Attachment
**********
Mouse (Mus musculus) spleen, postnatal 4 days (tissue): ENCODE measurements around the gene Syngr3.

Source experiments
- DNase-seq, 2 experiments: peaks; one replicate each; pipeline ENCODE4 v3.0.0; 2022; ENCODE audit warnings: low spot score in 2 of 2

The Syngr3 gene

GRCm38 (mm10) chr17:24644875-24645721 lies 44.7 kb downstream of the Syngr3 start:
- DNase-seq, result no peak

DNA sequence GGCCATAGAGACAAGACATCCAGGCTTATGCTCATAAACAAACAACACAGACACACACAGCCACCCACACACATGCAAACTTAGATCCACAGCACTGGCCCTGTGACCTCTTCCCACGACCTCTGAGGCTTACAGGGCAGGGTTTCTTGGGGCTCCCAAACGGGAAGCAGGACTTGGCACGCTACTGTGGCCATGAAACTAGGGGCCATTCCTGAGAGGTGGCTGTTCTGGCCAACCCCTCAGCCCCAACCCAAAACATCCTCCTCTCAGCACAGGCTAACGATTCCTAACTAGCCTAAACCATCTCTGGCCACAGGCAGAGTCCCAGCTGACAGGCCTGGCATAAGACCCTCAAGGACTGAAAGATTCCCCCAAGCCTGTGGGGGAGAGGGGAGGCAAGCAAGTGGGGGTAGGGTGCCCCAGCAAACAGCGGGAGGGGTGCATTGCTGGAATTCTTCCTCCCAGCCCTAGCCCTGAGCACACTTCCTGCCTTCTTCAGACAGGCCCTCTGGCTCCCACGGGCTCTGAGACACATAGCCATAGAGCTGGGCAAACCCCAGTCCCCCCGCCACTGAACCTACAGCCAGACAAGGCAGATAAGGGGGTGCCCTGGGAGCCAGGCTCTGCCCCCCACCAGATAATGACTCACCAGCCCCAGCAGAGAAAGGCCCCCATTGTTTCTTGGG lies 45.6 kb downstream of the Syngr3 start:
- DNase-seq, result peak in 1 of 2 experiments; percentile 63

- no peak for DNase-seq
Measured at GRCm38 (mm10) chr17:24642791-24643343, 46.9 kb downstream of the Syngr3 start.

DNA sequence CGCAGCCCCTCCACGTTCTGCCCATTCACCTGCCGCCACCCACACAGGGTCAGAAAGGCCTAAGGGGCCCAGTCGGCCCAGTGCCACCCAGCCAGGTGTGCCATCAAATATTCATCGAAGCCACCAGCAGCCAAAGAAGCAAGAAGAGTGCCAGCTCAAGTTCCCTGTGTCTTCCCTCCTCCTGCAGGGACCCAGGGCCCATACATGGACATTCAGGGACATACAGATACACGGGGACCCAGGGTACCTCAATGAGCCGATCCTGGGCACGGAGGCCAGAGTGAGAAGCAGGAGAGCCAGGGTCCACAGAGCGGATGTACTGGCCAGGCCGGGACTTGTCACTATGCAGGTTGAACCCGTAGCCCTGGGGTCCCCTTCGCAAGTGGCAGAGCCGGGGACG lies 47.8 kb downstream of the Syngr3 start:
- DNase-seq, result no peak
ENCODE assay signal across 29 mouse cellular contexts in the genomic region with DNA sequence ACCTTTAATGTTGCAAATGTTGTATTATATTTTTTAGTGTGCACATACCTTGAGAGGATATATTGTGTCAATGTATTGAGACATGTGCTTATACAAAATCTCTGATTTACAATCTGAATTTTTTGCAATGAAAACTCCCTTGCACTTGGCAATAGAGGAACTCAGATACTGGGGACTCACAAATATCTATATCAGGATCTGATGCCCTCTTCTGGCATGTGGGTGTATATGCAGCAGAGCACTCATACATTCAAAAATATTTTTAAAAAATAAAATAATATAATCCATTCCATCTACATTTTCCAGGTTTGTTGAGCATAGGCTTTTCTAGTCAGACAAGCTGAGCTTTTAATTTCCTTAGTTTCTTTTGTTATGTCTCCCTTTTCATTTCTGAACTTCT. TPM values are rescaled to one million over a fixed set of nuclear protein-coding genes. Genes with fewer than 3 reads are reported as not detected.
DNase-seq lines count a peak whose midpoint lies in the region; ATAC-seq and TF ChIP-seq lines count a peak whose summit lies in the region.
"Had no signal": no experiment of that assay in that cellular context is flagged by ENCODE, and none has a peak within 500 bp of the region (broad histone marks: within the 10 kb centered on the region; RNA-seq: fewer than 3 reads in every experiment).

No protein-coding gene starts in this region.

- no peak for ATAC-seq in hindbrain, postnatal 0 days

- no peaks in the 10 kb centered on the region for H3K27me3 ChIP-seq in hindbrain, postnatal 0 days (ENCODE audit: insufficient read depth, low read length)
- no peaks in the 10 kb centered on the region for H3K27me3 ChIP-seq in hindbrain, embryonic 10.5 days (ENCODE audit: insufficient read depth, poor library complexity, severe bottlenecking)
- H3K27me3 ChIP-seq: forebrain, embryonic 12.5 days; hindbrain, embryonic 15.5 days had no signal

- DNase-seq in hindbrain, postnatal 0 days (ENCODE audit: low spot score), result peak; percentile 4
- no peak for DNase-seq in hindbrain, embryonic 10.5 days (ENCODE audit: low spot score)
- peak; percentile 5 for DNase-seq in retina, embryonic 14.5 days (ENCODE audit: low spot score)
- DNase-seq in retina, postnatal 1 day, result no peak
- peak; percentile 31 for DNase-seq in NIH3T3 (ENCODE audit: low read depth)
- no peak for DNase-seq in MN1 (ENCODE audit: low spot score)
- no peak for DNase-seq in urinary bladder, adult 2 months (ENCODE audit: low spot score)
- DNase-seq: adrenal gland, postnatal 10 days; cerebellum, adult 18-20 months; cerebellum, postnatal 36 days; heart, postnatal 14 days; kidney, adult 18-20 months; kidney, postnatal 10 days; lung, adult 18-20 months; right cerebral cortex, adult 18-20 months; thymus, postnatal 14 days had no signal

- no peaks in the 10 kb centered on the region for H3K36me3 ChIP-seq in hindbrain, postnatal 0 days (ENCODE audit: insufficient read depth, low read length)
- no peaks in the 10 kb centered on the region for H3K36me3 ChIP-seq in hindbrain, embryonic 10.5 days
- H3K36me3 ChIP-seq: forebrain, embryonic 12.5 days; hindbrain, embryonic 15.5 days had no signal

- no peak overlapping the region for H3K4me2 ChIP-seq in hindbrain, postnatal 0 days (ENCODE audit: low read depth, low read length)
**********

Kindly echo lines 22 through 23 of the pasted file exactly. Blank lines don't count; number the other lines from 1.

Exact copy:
- no peak for DNase-seq in hindbrain, embryonic 10.5 days (ENCODE audit: low spot score)
- peak; percentile 5 for DNase-seq in retina, embryonic 14.5 days (ENCODE audit: low spot score)